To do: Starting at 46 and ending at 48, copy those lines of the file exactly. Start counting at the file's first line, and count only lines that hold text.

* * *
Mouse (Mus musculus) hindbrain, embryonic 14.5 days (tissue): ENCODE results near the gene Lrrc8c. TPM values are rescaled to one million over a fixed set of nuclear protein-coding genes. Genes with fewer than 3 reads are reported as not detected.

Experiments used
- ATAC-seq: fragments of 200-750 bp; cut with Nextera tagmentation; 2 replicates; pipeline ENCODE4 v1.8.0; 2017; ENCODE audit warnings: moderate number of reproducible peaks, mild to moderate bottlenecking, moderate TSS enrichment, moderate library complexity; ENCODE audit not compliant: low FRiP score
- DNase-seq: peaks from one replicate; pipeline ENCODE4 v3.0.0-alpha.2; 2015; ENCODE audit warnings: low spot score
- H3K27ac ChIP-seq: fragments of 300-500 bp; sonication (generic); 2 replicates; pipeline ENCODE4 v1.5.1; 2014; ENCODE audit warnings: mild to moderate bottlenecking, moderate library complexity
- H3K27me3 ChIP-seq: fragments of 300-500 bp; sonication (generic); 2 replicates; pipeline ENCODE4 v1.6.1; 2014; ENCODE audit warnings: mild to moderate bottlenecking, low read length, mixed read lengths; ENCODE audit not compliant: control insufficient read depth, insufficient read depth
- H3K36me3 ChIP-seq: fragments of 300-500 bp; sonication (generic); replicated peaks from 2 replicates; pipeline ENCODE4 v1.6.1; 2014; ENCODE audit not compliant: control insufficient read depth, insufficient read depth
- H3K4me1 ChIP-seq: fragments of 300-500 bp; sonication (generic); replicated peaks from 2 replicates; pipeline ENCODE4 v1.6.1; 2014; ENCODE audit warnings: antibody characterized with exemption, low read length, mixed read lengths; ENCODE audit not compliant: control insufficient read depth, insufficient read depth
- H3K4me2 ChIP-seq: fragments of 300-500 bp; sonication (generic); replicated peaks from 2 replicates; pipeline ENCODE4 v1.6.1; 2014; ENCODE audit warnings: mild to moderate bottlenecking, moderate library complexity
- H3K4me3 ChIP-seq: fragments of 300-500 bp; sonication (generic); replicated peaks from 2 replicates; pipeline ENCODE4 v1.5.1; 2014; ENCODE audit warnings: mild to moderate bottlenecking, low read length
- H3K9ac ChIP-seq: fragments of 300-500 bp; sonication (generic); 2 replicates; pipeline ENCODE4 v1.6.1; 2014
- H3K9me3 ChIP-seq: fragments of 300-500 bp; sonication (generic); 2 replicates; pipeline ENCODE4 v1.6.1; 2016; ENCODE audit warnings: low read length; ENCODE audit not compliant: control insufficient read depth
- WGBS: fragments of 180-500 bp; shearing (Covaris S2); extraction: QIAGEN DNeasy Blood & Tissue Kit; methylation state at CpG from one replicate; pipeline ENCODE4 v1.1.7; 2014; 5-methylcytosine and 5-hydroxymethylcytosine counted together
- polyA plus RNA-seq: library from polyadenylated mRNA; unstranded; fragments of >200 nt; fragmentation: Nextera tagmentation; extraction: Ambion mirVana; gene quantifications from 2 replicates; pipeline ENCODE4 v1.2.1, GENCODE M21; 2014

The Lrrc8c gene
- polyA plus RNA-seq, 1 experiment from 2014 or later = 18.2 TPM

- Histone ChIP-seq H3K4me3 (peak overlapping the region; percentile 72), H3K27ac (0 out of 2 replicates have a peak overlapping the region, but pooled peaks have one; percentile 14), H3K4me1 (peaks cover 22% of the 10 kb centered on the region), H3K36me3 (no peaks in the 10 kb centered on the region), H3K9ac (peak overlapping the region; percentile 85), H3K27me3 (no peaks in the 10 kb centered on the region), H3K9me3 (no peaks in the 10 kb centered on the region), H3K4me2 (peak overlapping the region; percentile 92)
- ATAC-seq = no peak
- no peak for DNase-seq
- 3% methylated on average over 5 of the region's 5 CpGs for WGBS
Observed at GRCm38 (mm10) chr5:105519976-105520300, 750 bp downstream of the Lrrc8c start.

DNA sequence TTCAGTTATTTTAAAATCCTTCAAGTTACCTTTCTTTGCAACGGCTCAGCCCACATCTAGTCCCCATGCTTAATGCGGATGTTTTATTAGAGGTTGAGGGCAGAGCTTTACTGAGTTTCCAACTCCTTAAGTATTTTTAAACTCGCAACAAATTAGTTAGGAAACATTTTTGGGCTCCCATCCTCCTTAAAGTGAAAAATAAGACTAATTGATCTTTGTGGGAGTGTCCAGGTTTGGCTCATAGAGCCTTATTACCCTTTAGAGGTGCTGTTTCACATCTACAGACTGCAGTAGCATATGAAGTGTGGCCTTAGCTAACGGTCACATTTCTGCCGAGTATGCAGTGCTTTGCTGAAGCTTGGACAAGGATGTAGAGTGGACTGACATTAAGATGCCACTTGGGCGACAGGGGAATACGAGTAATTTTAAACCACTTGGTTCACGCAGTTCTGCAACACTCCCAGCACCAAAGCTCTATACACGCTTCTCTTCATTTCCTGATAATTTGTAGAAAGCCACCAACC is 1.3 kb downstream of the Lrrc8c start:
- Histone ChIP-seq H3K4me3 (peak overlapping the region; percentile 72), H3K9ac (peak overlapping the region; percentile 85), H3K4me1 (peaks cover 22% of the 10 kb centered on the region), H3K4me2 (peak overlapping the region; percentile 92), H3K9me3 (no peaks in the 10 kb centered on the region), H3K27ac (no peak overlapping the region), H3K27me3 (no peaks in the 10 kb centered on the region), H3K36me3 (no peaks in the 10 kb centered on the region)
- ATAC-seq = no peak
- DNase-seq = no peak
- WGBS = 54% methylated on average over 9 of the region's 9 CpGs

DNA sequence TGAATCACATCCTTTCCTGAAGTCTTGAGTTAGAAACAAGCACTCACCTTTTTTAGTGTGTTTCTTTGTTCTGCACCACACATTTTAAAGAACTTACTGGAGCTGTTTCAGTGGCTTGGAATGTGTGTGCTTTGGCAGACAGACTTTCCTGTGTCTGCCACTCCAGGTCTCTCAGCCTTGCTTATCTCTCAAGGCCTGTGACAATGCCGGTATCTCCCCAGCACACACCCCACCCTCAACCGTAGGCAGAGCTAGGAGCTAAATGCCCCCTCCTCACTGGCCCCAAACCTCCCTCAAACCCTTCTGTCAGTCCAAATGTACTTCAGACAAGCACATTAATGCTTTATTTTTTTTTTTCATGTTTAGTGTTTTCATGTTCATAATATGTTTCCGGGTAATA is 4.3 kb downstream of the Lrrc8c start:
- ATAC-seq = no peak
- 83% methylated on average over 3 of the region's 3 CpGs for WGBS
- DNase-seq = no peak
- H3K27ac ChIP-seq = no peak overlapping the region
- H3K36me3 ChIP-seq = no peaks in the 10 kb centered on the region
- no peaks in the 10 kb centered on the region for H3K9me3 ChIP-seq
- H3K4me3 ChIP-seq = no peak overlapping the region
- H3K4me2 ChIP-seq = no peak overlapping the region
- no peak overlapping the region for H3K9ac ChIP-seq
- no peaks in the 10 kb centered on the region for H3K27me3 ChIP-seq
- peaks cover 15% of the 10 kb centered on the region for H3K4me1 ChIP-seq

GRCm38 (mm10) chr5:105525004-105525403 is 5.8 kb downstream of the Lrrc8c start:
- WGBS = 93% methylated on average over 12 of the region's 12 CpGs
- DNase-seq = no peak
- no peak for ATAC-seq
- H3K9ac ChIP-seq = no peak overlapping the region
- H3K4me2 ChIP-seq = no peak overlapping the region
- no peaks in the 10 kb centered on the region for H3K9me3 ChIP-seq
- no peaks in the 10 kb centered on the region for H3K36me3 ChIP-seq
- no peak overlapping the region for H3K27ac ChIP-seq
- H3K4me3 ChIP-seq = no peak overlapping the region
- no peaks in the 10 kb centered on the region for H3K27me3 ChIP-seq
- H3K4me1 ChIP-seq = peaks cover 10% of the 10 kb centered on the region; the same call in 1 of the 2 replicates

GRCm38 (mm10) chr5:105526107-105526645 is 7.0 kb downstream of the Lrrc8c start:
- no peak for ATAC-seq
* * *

- no peaks in the 10 kb centered on the region for H3K36me3 ChIP-seq
- no peak overlapping the region for H3K27ac ChIP-seq
- H3K4me3 ChIP-seq = no peak overlapping the region